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A nice little Vagrantfile that spins up a MySQL server and loads in the data from your .sql file sitting next to it.
# -*- mode: ruby -*-
# vi: set ft=ruby :
# This Vagrantfile (vagrantup.com) spins up a MySQL server with your data
# already loaded. Many of the settings below are the same suggestions you get
# from `vagrant init`.
#
# Just be sure that (if you want data loaded) you have your .sql file sitting
# in the directory that will be shared to the guest. Usually this is the folder
# that your Vagrantfile is in. The database and user will have the same name as
# the .sql file, so name it something appropriate. It's probably best to stick
# to letters (and numbers ?) because I didn't do any crazy substitution rules.
#
# The mysql root user and the user with the same name as your file will be using
# 'pass' as their password. User 'vagrant'@'localhost' doesn't use a password,
# so you can just run `mysql` after you ssh into your VM and jump right in.
#
# Feel free to change the vm.box and vm.box_url, but I know it works with this
# one since it's already a LAMP server.
#
# Enjoy!
#
# Don Denton
# Happy Collision
# happycollision.com
# Vagrantfile API/syntax version. Don't touch unless you know what you're doing!
VAGRANTFILE_API_VERSION = "2"
Vagrant.configure(VAGRANTFILE_API_VERSION) do |config|
# All Vagrant configuration is done here. The most common configuration
# options are documented and commented below. For a complete reference,
# please see the online documentation at vagrantup.com.
# Every Vagrant virtual environment requires a box to build off of.
config.vm.box = "lamp"
# The url from where the 'config.vm.box' box will be fetched if it
# doesn't already exist on the user's system.
config.vm.box_url = "https://dl.dropbox.com/u/14741389/vagrantboxes/lucid64-lamp.box"
# Create a forwarded port mapping which allows access to a specific port
# within the machine from a port on the host machine. In the example below,
# accessing "localhost:8080" will access port 80 on the guest machine.
config.vm.network :forwarded_port, guest: 80, host: 8080
# Make this VM reachable on the host network as well, so that other
# VM's running other browsers can access our dev server.
config.vm.network :private_network, ip: "192.168.33.10"
# Create a public network, which generally matched to bridged network.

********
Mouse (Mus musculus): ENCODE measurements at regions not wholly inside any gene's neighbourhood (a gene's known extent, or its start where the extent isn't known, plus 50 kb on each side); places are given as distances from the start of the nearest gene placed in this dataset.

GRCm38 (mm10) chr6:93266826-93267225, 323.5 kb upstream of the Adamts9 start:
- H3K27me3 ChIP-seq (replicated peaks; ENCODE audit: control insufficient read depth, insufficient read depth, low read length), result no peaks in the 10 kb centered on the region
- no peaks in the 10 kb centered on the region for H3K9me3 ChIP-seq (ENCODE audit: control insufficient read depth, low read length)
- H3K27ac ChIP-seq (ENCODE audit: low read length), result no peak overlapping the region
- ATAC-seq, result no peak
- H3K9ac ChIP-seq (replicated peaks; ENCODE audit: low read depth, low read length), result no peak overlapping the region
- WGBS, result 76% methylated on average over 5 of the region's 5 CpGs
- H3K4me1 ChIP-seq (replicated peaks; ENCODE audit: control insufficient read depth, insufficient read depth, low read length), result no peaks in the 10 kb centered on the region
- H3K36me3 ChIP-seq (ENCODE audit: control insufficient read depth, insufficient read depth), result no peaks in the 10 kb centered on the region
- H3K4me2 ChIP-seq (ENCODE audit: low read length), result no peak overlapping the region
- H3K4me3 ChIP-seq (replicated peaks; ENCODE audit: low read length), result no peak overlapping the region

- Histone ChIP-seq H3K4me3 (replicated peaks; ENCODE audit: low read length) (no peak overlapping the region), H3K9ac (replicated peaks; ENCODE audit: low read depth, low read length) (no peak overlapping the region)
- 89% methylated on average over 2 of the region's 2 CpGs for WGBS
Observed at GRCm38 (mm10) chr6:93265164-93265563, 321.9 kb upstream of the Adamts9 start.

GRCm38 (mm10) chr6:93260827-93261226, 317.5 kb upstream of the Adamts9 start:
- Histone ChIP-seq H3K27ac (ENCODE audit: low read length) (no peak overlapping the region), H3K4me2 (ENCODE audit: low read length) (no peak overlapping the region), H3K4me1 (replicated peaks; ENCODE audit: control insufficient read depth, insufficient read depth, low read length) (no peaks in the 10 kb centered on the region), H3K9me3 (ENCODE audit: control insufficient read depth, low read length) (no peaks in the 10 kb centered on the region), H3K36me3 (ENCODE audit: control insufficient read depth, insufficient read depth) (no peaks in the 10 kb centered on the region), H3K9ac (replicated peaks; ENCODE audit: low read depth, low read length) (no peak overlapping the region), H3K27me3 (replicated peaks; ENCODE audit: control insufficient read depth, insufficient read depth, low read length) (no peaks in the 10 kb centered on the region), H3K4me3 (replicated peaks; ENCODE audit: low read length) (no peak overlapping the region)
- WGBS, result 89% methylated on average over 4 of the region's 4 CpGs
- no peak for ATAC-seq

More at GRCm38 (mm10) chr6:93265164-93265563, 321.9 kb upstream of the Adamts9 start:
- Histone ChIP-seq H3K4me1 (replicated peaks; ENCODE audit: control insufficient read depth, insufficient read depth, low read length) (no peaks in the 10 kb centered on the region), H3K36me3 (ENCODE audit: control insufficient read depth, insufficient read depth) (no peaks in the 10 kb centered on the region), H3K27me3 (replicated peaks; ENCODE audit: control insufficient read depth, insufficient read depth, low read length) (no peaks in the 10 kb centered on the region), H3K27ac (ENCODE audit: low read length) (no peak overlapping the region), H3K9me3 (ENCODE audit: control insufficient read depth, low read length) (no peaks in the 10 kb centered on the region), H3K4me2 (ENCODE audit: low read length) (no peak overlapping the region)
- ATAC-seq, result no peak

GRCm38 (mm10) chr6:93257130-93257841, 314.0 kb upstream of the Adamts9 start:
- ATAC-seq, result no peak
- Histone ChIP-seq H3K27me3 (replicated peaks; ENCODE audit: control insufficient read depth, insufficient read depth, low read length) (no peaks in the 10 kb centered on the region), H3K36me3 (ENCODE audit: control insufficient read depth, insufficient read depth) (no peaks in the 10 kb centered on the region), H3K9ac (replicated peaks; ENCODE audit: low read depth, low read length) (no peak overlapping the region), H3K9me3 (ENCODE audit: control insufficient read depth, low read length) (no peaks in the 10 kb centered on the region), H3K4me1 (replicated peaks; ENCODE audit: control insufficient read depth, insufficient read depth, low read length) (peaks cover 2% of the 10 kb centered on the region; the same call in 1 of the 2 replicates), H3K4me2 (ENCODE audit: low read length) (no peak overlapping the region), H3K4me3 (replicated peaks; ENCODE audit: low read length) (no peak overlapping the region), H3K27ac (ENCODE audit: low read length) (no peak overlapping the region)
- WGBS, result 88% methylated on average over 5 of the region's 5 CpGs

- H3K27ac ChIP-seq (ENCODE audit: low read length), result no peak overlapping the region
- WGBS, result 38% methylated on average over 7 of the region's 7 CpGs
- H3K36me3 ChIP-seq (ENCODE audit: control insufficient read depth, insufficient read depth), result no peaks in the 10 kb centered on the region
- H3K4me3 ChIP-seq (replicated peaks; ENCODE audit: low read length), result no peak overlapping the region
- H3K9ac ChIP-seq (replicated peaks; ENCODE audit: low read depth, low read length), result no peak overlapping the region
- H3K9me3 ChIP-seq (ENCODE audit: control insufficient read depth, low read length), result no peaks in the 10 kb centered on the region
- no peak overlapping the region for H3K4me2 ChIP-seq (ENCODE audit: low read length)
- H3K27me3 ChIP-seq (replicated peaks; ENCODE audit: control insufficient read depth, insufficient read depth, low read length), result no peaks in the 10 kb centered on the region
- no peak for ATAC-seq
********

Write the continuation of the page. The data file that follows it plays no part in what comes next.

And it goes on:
# Bridged networks make the machine appear as another physical device on
# your network.
# config.vm.network :public_network
# Make it so that network access from the vagrant guest is able to
# use SSH private keys that are present on the host without copying
# them into the VM.
config.ssh.forward_agent = true
# Share an additional folder to the guest VM. The first argument is
# the path on the host to the actual folder. The second argument is
# the path on the guest to mount the folder. And the optional third
# argument is a set of non-required options.
# config.vm.synced_folder "../data", "/vagrant_data"
# Provider-specific configuration so you can fine-tune various
# backing providers for Vagrant. These expose provider-specific options.
# Example for VirtualBox:
#
# config.vm.provider :virtualbox do |vb|
# # Don't boot with headless mode
# vb.gui = true
#
# # Use VBoxManage to customize the VM. For example to change memory:
# vb.customize ["modifyvm", :id, "--memory", "1024"]
#
# # This setting makes it so that network access from inside the vagrant guest
# # is able to resolve DNS using the hosts VPN connection.
# # (The Discourse folks use this, so I just left it.)
# v.customize ["modifyvm", :id, "--natdnshostresolver1", "on"]
# end
#
# View the documentation for the provider you're using for more
# information on available options.
update = <<SCRIPT
# Probably a decent idea to update...
sudo apt-get update && sudo apt-get -y upgrade
SCRIPT
mysql_prefs = <<SCRIPT
# Stop MySQL. Start up again ignoring passwords.
sudo /etc/init.d/mysql stop
sudo /usr/sbin/mysqld --skip-grant-tables --skip-networking &
# Wait for mysql to start up
until mysqladmin ping; do
sleep 2
done
# Set root password to 'pass'
# Create vagrant user with no pass for ease of use during ssh
`mysql -u root -e "\
FLUSH PRIVILEGES; \
SET PASSWORD FOR root@'localhost' = PASSWORD('pass'); \
FLUSH PRIVILEGES; \
\
GRANT ALL PRIVILEGES ON *.* TO 'vagrant'@'localhost' \
WITH GRANT OPTION; \
FLUSH PRIVILEGES; \"`
# Import SQL data, if it is sitting in /vagrant dir
if [ ! -z `ls /vagrant/*.sql` ]; then
# Set variable to the basename of the file, minus '.sql'
DBNAME=`ls /vagrant/*.sql | cut -d '/' -f 3 | sed s/.sql//`
# Create a database with that name
mysqladmin -u root -ppass create $DBNAME
# Import the SQL into new database
`mysql -u root -ppass $DBNAME < /vagrant/$DBNAME.sql`
# Create a new user with same name as new db, with password 'pass'
`mysql -u root -ppass -e "\
GRANT ALL PRIVILEGES ON $DBNAME.* TO '$DBNAME'@'%' \
IDENTIFIED BY 'pass' WITH GRANT OPTION; \
FLUSH PRIVILEGES; \"`
fi
# Allow remote connections to mysql (don't do it like this in production)
sudo sed -i 's/bind-address = 127.0.0.1/bind-address = 0.0.0.0/' /etc/mysql/my.cnf
# Kill mysql process
sudo mysqladmin -u root -ppass shutdown
# Wait for mysql to shutdown
while mysqladmin -u root -ppass ping; do
sleep 2
done
# Start it up again, good as new. But better.
sudo service mysql start
SCRIPT
# Just comment out the ones you don't want to use.
script = ''
script += update
script += mysql_prefs
config.vm.provision :shell, :inline => script
end
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